SAN JOSE — Santa Clara County is moving forward with a new vendor to provide inmates with jail phone calls and also tablet access, after instituting safeguards to ensure that inmates’ privileged conversations and correspondence with attorneys and other advocates are not intercepted, inadvertently or otherwise.
A unanimous vote by the Board of Supervisors’ to contract with Cypress-based Legacy also means the county can pilot an 18-month program to offer inmates subsidized phone calls, and shrink a significant barrier for what advocates say is a vital lifeline for incarcerated people.
With Legacy, the county now has a jail-call provider that also provides tablet use in the county jails, touted as a way for inmates to participate in education programs, file grievances electronically, and send emails and messages to select recipients.
The decision also allows the county to move on from the previous phone vendor, Global Tel Link, which has been mired in a scandal in which it was revealed last year that more than 1,000 calls between inmates and their attorneys were improperly recorded and dozens of those were accessed by prosecutors and police.
Similar concerns surfaced in Santa Clara County earlier this year, when a brief extension to the GTL contract gave prosecutors unobstructed access to jail call recordings, as well as what critics called flimsy safeguards against the accidental recording of privileged calls between defense attorneys and inmates.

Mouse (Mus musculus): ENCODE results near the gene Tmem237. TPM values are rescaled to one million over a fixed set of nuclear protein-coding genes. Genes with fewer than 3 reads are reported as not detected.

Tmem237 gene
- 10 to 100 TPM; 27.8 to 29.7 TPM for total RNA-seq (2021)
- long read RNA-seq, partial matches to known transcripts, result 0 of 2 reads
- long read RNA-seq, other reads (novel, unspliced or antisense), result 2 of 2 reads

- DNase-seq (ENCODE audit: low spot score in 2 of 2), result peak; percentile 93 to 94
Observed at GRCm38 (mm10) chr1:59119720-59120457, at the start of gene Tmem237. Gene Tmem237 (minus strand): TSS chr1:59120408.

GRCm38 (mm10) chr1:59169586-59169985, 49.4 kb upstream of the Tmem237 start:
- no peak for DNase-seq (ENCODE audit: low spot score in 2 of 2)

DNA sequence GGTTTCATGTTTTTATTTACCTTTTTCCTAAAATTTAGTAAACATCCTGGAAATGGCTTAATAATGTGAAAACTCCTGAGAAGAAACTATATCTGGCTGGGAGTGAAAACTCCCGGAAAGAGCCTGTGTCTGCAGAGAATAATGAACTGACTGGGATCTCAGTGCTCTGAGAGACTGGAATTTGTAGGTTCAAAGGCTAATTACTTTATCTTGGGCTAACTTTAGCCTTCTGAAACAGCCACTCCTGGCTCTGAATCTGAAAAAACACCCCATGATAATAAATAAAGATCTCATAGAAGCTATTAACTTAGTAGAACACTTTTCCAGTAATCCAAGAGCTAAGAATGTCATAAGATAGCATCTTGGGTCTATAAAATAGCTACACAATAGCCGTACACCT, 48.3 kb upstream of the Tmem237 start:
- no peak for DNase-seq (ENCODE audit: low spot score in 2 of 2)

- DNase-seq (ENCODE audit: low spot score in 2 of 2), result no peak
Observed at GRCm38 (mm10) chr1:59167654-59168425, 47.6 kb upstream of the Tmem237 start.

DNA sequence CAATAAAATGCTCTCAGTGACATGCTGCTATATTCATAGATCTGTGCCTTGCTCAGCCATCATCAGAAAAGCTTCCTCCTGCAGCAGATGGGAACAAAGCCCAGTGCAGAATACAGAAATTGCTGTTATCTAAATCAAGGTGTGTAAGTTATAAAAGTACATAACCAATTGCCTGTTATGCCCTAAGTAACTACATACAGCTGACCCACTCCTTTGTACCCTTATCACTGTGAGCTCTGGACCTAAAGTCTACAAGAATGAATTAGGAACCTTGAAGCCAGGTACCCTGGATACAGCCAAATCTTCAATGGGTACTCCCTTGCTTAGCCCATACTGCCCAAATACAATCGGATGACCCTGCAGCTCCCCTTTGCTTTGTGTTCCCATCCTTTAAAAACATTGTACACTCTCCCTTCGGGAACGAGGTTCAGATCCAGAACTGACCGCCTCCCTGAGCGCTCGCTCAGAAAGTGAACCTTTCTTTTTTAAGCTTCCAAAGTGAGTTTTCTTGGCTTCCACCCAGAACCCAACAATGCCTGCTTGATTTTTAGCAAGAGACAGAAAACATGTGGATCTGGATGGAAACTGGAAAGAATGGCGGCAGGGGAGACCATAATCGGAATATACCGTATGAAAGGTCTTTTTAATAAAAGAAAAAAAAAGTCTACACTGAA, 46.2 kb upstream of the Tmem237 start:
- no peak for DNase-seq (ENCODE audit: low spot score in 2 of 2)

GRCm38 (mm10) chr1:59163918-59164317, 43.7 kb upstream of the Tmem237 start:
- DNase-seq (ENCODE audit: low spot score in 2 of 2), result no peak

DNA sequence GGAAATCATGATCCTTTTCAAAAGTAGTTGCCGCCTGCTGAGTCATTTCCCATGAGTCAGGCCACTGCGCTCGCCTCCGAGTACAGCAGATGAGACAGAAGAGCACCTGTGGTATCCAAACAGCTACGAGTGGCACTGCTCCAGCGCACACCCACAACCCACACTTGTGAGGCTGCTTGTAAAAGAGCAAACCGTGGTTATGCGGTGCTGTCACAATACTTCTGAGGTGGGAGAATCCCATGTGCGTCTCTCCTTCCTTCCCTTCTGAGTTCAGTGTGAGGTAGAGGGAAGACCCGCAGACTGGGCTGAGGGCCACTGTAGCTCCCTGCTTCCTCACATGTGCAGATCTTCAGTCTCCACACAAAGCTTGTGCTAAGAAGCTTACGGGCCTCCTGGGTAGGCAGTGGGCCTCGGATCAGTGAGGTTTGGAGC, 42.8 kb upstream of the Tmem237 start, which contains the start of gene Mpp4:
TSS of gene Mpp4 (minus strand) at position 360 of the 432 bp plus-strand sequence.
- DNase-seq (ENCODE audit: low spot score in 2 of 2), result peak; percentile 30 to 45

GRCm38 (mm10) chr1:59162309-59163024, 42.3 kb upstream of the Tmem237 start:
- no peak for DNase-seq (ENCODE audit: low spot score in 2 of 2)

Largely in response to objections raised by Public Defender Molly O’Neal, the county’s surveillance use policy for both phone calls and tablet messages includes language prohibiting the recording of communications between inmates and attorneys, physicians or clergy. Supervisors postponed their vote on the Legacy contract last month in part to allow policy changes to be made.
“I am also satisfied with the process put in place to require that the District Attorney request calls associated with a specific booking number,” O’Neal said, referring to restrictions narrowing prosecutors’ access to call recordings. “This protocol prevents unfettered access and provides a screening process and audit trail with which I am satisfied.”
O’Neal continues to question the recording of inmate calls as a matter of practice. While recording is legal, and inmates are notified through signage and in-call messages that they are being recorded, O’Neal and other inmate advocates argue that it discriminates against poorer defendants, since those who can afford bail are not subject to being recorded.
“Our jail is full of people from communities of color, thus we are engaging in a practice the disproportionately impacts those communities,” she said, adding that it is “something worth thinking and talking about.”